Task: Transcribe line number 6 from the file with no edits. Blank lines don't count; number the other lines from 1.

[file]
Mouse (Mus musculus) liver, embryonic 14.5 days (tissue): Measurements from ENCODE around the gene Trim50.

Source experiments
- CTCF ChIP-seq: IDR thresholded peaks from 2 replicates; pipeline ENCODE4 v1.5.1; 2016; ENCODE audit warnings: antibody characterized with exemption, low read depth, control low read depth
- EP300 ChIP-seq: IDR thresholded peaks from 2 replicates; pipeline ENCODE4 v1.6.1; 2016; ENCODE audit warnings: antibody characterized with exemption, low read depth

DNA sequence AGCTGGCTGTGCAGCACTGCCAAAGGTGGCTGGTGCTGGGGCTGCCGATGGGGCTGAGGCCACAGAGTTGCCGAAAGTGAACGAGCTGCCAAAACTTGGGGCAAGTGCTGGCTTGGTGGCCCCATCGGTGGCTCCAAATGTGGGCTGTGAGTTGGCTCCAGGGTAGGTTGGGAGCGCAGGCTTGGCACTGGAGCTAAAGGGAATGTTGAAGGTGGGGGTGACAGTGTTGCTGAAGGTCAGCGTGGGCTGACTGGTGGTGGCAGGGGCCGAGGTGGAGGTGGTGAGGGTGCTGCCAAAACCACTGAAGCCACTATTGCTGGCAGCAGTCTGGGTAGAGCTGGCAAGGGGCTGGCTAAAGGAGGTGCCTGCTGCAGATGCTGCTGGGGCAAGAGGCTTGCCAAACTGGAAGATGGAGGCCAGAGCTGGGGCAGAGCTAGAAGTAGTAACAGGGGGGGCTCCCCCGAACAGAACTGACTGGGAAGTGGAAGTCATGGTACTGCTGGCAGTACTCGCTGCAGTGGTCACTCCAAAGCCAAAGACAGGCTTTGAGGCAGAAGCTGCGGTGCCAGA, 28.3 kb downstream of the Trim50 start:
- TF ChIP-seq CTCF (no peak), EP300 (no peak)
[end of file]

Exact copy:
- TF ChIP-seq CTCF (no peak), EP300 (no peak)